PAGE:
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Birth Parents’ Consent Required for Adoption

Deborah Elkins//September 16, 2013

Birth Parents’ Consent Required for Adoption

Deborah Elkins//September 16, 2013

A Roanoke County Circuit Court says a notarized letter from a child’s birth mother, who is incarcerated until late 2014, is no substitute for the statutory requirement that a JDR court make findings that both birth parents consent to adoption of their daughter, who went to live with the petitioning couple when the mother went to prison for credit card and prescription fraud.

In this case, the statutes governing parental placement adoptions apply. Neither birth parent has consented to the placement in accordance with Va. Code § 63.2-1230, which requires that consent in a parental placement adoption be executed before a juvenile and domestic relations district court. Letters written by the birth mother, even if notarized, cannot satisfy this requirement. The consent hearing before the district court is more than a mere formality: the judge is required to make several critical findings as to consent and the suitability of the adoptive home under Code § 63.2-1232 before accepting parental consent. Since a consent hearing has not yet been conducted in this case, the petition is not properly before this court.

Even if the petition were properly before the court, it is deficient in several respects. Before the court can grant this petition, it  must certify compliance with the present case. The first requirement under the statute is a determination by the district court that the birth parents’ consent is informed and not coerced. Since the birth parents have not given their consent, this requirement has not been met. Moreover, the JDR court has not made any of the required determinations under Code § 63.2-1232, nor, apparently, did it have the factual basis to do so.

The file is not clear how, or why, the home study in the JDR court was ordered. Here, the home study conducted by the Department of Social Services disclosed that petitioners were generally suitable as adoptive parents. However, the agency was unable to recommend the petitioners for placement due to a criminal assault and battery charge pending against husband at the time of the home study.  Although DSS indicated in a letter that the charges against husband had been dismissed, the couple had moved in with her mother, who had passed a background check and the home was deemed suitable, DSS nevertheless did not recommend the adoptive placement.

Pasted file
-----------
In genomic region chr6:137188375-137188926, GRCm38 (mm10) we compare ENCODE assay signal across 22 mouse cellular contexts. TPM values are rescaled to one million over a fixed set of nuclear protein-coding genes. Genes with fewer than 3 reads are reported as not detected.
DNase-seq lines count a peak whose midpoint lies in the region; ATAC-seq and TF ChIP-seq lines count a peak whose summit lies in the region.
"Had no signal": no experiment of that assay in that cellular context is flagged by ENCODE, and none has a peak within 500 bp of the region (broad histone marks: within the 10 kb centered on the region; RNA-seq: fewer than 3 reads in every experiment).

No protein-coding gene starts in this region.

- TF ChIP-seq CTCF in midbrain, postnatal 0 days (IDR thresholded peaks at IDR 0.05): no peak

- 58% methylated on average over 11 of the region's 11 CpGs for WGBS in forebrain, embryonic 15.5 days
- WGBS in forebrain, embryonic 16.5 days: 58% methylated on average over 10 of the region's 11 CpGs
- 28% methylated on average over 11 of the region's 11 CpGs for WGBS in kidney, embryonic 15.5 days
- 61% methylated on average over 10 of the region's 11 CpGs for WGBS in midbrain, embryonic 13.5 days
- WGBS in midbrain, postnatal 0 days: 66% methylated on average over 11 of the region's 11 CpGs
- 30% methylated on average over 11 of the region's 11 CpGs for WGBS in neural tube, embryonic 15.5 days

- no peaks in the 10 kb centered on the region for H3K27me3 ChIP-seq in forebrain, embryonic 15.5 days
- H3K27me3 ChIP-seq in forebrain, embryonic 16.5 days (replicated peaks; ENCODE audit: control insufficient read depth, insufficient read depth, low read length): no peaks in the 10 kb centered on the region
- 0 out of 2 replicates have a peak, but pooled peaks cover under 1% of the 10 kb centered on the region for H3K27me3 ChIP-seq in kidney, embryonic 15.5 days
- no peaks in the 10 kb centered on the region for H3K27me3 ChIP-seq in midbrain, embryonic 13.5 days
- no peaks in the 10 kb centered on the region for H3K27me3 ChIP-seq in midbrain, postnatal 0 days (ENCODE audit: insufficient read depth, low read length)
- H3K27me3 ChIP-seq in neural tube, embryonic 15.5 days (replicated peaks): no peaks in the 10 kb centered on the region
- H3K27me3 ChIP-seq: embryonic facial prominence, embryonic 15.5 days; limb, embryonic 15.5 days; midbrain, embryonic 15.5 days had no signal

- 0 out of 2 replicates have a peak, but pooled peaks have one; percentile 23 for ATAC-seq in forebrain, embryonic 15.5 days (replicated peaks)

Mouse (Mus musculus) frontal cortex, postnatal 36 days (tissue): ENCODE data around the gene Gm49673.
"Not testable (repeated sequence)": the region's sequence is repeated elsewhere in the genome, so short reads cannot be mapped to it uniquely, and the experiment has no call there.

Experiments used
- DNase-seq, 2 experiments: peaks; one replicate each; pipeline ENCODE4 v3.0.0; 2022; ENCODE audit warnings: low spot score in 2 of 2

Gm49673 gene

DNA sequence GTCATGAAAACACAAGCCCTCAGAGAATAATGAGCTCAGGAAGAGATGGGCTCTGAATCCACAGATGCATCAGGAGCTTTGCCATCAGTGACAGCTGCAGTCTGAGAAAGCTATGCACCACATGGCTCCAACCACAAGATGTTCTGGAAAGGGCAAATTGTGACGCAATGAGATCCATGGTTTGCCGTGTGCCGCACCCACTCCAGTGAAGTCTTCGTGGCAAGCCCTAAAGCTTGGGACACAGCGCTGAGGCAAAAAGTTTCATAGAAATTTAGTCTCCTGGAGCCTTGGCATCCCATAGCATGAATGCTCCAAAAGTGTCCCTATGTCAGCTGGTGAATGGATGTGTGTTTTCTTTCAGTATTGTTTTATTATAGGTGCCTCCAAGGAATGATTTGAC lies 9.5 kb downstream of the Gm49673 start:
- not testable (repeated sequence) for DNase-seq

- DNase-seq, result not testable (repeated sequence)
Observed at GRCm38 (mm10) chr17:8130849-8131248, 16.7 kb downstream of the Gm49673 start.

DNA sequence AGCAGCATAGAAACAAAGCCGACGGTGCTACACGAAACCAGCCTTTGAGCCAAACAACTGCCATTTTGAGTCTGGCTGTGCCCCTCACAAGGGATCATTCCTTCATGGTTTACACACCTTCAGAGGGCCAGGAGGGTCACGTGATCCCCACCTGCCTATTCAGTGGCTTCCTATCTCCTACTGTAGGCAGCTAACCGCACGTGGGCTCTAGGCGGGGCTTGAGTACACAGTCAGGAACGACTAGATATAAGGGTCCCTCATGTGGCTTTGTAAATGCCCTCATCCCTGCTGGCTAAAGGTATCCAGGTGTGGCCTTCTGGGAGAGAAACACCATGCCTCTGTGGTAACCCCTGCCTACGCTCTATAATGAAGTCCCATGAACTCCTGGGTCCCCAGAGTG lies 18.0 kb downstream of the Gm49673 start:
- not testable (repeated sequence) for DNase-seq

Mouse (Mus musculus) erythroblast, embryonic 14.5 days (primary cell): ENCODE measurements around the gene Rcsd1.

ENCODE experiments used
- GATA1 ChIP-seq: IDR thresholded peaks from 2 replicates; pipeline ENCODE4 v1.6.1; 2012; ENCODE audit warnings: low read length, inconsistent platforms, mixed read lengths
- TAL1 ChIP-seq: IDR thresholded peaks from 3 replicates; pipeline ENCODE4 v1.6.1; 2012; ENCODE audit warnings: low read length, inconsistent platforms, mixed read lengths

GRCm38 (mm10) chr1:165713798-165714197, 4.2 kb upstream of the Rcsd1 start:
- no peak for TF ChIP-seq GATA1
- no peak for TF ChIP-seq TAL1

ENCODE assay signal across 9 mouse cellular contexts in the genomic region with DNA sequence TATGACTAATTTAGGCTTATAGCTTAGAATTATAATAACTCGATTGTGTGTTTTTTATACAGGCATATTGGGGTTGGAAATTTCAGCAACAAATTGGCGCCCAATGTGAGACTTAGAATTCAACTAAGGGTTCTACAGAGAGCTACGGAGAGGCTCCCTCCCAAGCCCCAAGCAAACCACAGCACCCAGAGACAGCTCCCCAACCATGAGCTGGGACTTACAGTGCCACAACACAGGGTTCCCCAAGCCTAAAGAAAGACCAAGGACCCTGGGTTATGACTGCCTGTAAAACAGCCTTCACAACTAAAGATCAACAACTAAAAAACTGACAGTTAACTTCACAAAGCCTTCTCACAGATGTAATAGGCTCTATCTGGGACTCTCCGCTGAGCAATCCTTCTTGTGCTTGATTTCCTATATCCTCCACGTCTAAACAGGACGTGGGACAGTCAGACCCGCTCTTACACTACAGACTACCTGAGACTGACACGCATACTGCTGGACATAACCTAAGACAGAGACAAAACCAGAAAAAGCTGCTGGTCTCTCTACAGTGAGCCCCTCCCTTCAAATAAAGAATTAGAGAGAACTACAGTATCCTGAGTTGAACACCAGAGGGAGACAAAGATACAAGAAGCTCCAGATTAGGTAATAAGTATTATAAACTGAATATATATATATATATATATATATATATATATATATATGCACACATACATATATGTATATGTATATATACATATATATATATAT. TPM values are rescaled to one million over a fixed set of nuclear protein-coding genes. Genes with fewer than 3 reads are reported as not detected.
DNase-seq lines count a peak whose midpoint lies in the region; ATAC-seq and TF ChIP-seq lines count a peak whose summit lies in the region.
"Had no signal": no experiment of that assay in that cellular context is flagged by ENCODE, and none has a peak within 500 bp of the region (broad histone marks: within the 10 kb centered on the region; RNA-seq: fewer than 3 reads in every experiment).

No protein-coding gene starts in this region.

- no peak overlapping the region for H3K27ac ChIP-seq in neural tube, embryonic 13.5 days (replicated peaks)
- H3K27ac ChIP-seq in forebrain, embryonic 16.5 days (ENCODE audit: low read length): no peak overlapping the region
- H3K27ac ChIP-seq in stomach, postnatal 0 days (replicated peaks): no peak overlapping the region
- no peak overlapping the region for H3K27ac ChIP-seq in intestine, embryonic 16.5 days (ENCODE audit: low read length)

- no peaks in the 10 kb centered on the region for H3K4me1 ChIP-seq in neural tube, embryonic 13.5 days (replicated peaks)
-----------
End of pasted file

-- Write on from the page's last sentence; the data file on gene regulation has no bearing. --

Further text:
Because the petition does not comply with Code § 63.2-1237, the court cannot grant the petition at this time. However, petitioners are granted leave to amend and the court will retain jurisdiction over the matter.

No final order has been entered in this matter, but in the event this opinion is treated as an appealable final order, for the purposes of appellate review, the court finds, in the alternative, that petitioners have not shown that parental consent is withheld contrary to the best interests of the child.

Although Code § 63.2-1206 was amended in 2006 to require consideration of the child’s best interests in place of the inquiry whether it would detrimental for the birth parents to continue a relationship with the child, the General Assembly did not displace the requirement of “clear and convincing” evidence found in case law. Thus, the court cannot grant the petition absent clear and convincing evidence that consent is withheld contrary to the best interests of the child. This standard is more demanding in the context of adoption than in other situations where the phrase is used, such as custody disputes.

As the child’s guardian ad litem observed, the determination of whether consent is withheld contrary to the child’s best interests is a “close call” in this case. Petitioners have given the child a stable and loving home, to which she has adjusted well. On the other hand, the court has insufficient information regarding petitioners’ current living situation. Also, the court notes petitioners never sought to adopt the birth mother’s older daughter. Thus, it was reasonable for the birth parents to place the younger daughter in petitioners’ custody for an appropriate period, with the expectation that the birth parents would remain her legal parents.

The court finds petitioners have not satisfied the high standard demanded of prospective adoptive parents seeking to overcome the absence of necessary parental consent.

In re Emma Kay Pruett (Dorsey) No. CA1300006-00, Aug. 15, 2013; Roanoke County Cir.Ct.; Ellen S. Weinman, Thomas W. Roe Jr., Diana M. Perkinson, Malcolm Doubles for the parties. VLW 013-8-091, 8 pp.

VLW 013-8-091

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